was performing and he was amazing.  He is 82 and has been performing since he was 14.  Alexey Steele asked if he would be willing to meet him there in the morning and model.  He agreed.  We saw him the next day when Jeremy and Alexey painted this genuinely sweet and talented man.  It is great to watch Alexey paint because he is equally concerned with catching the likeness of the person as well as their essence.  After meeting Eddie, I can say that he definitely achieved both.

So after three intense days of demos and fun, what did I bring back to the studio?

Well, for about five days…nothing.  I was on a high about what a great time I had, really disappointed about not still being there, and getting back in the groove of work.  But then I was ready.  The motivation and inspiration that I had been longing for was back.  Every night when I get off work I have been in my studio for 4-5 hours working on my newest painting, a 6'x6' oil on canvas.

Even though I have continued to paint the figure since school, I found myself attacking this painting in a completely different way.  I am by no means painting the same as the artists I watched, but I see differently.  My process has changed.  I have kept some of my own methods and I have added new ones.  There's more than one way to skin a cat and there's more than one way to paint a figure.  Changing the formula keeps it interesting and puts you in the mindset of innovation which is where failure and huge successes occur.  And that is definitely the place that I want to be.

 

 

Newest Piece in Progress... 72" x 72"

 

 

 

May
9
2011

The Total Art Experience by M Theresa Brown

The dew on the grass was wet, the morning almost chilly, but Saturday, May 7 was our scheduled "Paint in the Garden" START (www.startart.com) class and we had a dozen people coming in at 10:00 am to learn or re-experience painting "Plein air" or from life outside at our studio.
Right on cue, the sun peeped over the trees and scattered light across the garden flowers and roses.  Students ranging from 12 to 72  gathered in the studio and we started a day that for most, was a first! They were all painting scenes, not from photographs, but from the actual subjects themselves!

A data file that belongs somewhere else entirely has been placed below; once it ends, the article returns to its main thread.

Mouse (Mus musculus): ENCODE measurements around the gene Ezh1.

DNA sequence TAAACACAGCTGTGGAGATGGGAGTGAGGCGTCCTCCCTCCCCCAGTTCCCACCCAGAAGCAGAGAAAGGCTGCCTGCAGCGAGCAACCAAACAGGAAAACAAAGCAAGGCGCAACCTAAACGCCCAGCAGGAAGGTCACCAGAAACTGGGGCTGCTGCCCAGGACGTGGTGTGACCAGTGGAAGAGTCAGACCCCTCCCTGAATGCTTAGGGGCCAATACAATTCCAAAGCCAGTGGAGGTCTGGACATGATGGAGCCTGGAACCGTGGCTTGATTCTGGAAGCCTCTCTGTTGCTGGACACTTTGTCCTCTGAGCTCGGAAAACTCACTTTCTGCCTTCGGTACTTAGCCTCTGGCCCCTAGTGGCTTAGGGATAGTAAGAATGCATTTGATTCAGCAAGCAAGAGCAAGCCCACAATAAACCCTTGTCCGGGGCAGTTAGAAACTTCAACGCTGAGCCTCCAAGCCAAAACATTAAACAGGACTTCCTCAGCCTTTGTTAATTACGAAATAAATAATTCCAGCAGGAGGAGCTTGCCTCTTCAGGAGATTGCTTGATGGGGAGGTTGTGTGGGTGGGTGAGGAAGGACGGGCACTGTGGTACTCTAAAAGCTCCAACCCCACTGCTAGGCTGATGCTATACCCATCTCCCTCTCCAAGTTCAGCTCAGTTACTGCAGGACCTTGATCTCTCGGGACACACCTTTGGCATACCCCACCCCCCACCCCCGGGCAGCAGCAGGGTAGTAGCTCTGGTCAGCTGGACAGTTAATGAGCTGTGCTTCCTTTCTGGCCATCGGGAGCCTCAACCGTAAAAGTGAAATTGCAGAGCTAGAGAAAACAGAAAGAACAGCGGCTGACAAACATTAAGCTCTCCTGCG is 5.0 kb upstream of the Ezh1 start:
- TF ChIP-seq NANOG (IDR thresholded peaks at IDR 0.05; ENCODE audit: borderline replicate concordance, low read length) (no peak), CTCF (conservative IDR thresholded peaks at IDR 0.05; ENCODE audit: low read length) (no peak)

My artist husband, Stephen Filarsky,( www.smfilarsky.com) specializes in this form of painting. He has quite a following among his collectors as he is an avid "plein air" painter and thinks nothing of stopping, flipping out his Julien easel and whisking off an oil  painting or two on our travels.  So we were sharing our tips and techniques on that beautiful day to encourage the participants to discover the joy of the art zone. That place where you are lost for a short while in creating art. Your art. And perhaps in doing so, changing your life forever.

It takes a little organization to pull off oil palettes, brushes, solvent, chairs, tables, easels and individual locations for a dozen people. Our thanks to  START director, Christina Harles for participating and loaning some much needed easels for the outdoor class!

So what happened at this painting party and why were they there?  Several of the participants were there because they were painting an oil painting for their mothers for Mothers Day! Another brought her mother after purchasing a gift certificate. The two youngest were there with participating parents who were encouraging their offspring to enjoy art.  Several were experienced artists who needed the discipline of a workshop to "make" them get out and paint!

Steve first demonstrated a quick method for getting the basic shapes and colors and after watching a few minutes, the particpants returned to their selected areas and started. That was the hardest part for most. Starting! Our 10:00-noon class ended with a lunch break and a sharing of Steve's favorite painting beverage for loosening up adult painters-Mimosas.  Those staying for the second half of the day brought their lunches. All were relaxed, enjoying the day, the moment, the scenery and the experience! Our 1:00-3:00  class began when everyone moved to new locations and started again. We shared not just the scenery but the dogs, the goats,  the ponies and the old cat!

Painting outside while looking at a subject is a unique way for all artists to re-examine just what a rose or a trellis or the colors in their selected vignettes REALLY look like! None who do this will ever see their subjects again in the same light. For a few, their paintings at this class were their very first paintings and a whole new world has been opened to them! 
Some are coming back the next Saturday to do it all over again in watercolor. http://www.portraitsnc.com/lessons/Painting-Rose-Garden-Watercolor-I.html
All  experienced that Total Art Experience. That relaxed, peaceful feeling that only comes from the complete immersion, for whatever length of time, in the enjoyable process of creating of art!

To learn more about the classes we teach visit us at: www.Artstudentacademy.com.
To learn more about selling your art, visit us at www.ArtCareereExperts.com .
To learn more about what we do, visit us at www.OnRoadArtists.com